UPDATE: DEQ Director Tom Livers will be onsite today with technical specialists to assess the situation. At this point, suspended sediment is the main concern from an aquatic standpoint. The wastewater stream is picking up a sediment load as it moves downstream. DEQ will be working with local and other state officials on a sampling and monitoring plan. The plan will include sampling for pathogens, hydrogen, phosphorus, suspended sediment, ammonia and total nitrogen.
DEQ and other agency officials will be on hand today at 5:30 pm at the Big Sky Fire Station in the Meadow, 650 Rainbow Trout Run, to give a brief update and answer questions.
No human health risk for recent spill
Big Sky, Madison County (3/3/16) – On Thursday afternoon a storage pond spill was reported to local and state agencies. The spill is of highly treated reclaimed water and it does not threaten human health. The discharge is below human health standards.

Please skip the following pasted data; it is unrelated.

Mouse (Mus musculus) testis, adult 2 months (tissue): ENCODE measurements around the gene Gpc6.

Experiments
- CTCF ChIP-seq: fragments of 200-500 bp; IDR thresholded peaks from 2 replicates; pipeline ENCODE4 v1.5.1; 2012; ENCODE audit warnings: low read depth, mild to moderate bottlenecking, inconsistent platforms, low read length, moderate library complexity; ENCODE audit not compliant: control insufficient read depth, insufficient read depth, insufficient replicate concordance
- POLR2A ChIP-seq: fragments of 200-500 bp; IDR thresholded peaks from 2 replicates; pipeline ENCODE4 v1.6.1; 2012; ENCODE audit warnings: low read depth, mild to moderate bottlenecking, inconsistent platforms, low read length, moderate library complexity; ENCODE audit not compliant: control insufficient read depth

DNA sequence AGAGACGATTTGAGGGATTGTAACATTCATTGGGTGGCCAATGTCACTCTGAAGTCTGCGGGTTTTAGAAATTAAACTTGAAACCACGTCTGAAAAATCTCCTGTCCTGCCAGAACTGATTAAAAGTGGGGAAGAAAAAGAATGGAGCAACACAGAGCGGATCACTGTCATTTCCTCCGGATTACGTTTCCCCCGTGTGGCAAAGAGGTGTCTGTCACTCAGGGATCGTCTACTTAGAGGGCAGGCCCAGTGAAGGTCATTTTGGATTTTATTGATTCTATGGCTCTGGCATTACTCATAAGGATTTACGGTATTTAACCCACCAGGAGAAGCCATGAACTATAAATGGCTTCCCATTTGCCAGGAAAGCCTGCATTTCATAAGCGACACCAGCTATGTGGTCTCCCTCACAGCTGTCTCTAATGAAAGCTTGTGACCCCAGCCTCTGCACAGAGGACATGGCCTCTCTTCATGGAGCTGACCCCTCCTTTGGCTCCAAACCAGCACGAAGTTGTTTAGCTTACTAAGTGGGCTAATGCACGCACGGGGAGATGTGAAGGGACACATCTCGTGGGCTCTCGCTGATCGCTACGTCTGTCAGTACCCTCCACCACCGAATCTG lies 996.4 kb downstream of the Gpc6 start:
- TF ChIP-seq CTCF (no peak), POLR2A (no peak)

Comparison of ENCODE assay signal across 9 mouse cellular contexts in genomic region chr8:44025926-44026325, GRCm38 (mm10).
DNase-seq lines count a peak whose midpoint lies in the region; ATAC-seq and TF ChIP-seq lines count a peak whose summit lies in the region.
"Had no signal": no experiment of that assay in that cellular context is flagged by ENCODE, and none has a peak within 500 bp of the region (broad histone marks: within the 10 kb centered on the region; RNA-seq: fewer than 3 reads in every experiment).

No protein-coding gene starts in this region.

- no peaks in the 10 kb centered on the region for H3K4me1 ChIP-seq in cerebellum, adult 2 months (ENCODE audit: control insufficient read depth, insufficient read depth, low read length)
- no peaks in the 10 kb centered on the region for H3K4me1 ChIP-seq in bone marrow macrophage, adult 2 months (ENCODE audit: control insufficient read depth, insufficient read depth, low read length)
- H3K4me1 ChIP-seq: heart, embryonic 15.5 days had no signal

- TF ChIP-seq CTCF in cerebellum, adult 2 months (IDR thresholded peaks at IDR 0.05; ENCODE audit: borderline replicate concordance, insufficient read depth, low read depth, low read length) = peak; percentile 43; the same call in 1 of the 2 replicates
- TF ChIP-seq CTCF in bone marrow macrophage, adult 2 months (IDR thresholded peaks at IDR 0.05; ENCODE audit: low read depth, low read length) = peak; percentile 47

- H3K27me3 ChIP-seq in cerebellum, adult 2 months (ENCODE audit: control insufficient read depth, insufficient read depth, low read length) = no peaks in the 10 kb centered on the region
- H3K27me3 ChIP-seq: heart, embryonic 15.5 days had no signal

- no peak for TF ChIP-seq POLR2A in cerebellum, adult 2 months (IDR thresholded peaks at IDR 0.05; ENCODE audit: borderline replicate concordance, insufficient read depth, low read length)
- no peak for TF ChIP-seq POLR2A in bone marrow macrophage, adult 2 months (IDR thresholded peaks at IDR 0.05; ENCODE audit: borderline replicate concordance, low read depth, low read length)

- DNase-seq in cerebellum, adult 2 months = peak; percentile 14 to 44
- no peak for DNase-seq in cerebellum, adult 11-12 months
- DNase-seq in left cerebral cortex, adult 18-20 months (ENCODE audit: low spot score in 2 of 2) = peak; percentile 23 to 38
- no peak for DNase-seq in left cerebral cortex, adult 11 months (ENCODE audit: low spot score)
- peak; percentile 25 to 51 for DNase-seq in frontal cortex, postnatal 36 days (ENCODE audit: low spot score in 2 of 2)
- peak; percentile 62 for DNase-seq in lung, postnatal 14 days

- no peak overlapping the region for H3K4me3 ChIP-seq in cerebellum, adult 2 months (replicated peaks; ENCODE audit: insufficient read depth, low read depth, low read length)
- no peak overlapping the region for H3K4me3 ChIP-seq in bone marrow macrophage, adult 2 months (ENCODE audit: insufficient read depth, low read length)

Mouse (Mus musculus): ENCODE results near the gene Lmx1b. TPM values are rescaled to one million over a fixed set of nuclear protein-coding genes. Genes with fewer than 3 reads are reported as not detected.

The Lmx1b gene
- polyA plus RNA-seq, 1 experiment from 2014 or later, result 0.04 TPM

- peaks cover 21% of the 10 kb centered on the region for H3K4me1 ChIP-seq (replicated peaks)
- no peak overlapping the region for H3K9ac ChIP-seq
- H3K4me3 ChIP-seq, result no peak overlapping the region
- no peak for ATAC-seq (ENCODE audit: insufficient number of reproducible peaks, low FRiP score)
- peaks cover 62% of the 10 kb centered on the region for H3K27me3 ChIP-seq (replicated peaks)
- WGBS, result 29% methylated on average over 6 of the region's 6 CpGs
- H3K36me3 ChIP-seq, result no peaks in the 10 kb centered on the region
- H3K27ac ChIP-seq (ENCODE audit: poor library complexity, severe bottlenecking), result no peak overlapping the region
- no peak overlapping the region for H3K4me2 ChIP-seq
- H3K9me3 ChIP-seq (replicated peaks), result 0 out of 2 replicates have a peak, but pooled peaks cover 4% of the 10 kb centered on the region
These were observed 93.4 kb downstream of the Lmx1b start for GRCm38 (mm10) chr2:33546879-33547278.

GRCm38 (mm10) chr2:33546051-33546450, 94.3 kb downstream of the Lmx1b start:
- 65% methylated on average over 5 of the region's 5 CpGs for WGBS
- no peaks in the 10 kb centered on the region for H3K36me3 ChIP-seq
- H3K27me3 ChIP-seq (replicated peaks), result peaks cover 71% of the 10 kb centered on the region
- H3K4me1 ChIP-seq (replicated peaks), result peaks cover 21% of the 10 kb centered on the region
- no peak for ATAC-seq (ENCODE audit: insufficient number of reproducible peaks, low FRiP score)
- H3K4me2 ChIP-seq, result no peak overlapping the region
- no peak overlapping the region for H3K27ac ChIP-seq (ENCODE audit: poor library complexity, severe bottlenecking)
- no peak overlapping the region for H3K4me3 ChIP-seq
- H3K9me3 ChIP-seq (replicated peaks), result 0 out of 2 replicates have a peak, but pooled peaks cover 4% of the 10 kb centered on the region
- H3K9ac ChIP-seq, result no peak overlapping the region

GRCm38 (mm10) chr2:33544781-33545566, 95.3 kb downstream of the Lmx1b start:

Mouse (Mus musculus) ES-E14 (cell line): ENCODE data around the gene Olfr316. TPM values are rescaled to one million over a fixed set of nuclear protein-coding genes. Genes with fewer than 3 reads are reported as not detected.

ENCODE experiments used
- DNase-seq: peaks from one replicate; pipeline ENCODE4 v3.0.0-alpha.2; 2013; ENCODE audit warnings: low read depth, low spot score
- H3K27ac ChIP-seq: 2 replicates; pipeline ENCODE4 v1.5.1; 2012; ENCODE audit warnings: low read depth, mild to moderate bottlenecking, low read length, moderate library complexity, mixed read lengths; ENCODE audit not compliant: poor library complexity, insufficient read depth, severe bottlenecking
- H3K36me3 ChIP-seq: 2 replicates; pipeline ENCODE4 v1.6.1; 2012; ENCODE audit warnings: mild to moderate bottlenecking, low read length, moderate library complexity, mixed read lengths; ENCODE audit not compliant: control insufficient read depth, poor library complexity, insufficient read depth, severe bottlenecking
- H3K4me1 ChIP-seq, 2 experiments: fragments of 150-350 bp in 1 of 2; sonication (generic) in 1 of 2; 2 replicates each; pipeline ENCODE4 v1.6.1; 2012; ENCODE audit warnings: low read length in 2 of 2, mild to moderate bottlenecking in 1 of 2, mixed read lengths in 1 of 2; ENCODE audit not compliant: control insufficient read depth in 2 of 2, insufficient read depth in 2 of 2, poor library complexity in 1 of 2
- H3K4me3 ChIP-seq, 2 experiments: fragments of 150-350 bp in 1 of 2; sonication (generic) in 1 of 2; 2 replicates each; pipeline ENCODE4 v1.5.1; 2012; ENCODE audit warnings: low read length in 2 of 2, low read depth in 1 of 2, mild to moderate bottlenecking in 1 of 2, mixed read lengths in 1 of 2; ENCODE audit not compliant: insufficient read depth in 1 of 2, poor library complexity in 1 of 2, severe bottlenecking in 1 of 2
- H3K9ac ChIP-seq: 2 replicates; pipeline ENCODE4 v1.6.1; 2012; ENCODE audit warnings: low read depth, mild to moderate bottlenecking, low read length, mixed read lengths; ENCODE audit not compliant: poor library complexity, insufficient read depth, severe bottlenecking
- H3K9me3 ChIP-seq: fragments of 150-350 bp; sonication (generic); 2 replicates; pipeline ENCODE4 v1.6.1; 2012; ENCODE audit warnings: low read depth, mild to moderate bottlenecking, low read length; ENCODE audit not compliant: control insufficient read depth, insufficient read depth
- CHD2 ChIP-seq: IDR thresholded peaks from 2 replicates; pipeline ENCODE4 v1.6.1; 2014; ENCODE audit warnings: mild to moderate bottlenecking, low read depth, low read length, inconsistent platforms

The reclaimed water is leaking from a storage pond. Unrestricted flow is proceeding down the hillside into Second Yellow Mule Creek and then to the South Fork of the West Fork of the Gallatin River.
The source of the break is being investigated and it is currently still flowing. The outlet pipe flows to the Yellowstone Club golf course and irrigation of the turf grass is authorized in summer months. In the winter this is an effluent storage pond. Most of the effluent comes from the Big Sky Sewer District, with a small portion coming from the waste water treatment facility used at Yellowstone Club.
The combined water is highly treated wastewater, and the expected total nitrogen content of about 7-8 mg/L is below the human health standard of 10 mg/L as nitrate. Biochemical oxygen demand (BOD) is below 10 mg/L.
There is an estimated discharge of 35 million gallons, based on the volume of the storage pond. About 4 to 5 feet of water will remain in the lined pond once it fully discharges.
Montana Department of Environmental Quality
Public Policy Director